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Javascript does not have visible threads (yet -- Worker Threads are coming, see more info in http://stackoverflow.com/questions/30036/javascript-and-threads).

However, it does seem to have multiple execution contexts that appear to exist simultaneously -- independent, when you have multiple Firefox Windows, and multiple Firefox/IE tabs.

When you have multiple iframes on a page, each has its own execution context, but they have shared data. If two iframes are on the same domain, they can access each other's DOM and call each other's functions. Nevertheless, I couldn't find a on Google a description of the scheduling model, i.e. whether it is:

  • parallel/preemptive, in which case -- can you temporarily suspend? any form of mutual exclusion?
  • cooperative, in which case -- how does one yield to another context?
  • non-overlapping -- i.e., an event handler in the main frame must return before an event handler in the iframe may be invoked (And vice versa)?

So the question is:

  • Is there a guaranteed context switching model?
  • If not, what are the prevailing context switching models?
    • It seems Firefox and IE have a non-overlapping schedule between same-tab contexts, and cooperatively between different tabs/windows in the same process - but I'm not sure.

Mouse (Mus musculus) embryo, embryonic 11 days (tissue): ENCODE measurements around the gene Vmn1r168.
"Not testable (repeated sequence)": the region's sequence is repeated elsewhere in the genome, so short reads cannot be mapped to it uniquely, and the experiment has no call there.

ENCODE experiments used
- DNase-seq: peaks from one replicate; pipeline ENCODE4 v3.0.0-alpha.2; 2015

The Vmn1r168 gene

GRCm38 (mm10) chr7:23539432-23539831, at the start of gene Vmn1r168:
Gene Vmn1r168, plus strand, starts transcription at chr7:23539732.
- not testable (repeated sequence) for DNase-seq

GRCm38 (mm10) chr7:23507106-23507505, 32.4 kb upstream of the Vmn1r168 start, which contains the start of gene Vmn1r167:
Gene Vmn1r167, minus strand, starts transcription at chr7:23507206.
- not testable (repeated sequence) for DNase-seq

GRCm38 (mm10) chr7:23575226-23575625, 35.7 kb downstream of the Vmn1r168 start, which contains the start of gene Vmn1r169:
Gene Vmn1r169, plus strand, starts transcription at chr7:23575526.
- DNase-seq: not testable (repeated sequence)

• Chrome uses the system scheduler for different tabs (may use multiple cores, which is in the parallel/preemptive group, but I don't know what it uses for multiple frames in the same tab.
    • I have no idea about Safari or Opera.

Thanks!

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1 Answer 1

In Firefox, all the JavaScript in web pages runs on the main thread, so it is all serialized. Each frame will have its own JSContext, and each method is executed to completion. There is no preemption.

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(You know that, but for completeness: that's Firefox 3.5. As browsers become multiprocess, as Chrome already is and Firefox will be several versions later, unrelated tabs will probably run independently, while (at least for now) for "related" tabs the browser developers try to preserve the "run to completion" semantics.) –  Nickolay Oct 16 '09 at 5:49
    
Sure, but Firefox doesn't do that yet, and won't at least until Firefox 4.0 ;) –  sdwilsh Oct 16 '09 at 17:47
    
Separate tabs are on separate processes, no problems there. Iframes/frames within one tab still share the same thread. Js developers can still breathe easily and not worry about concurrency. –  Juan Mendes Dec 11 '09 at 7:37
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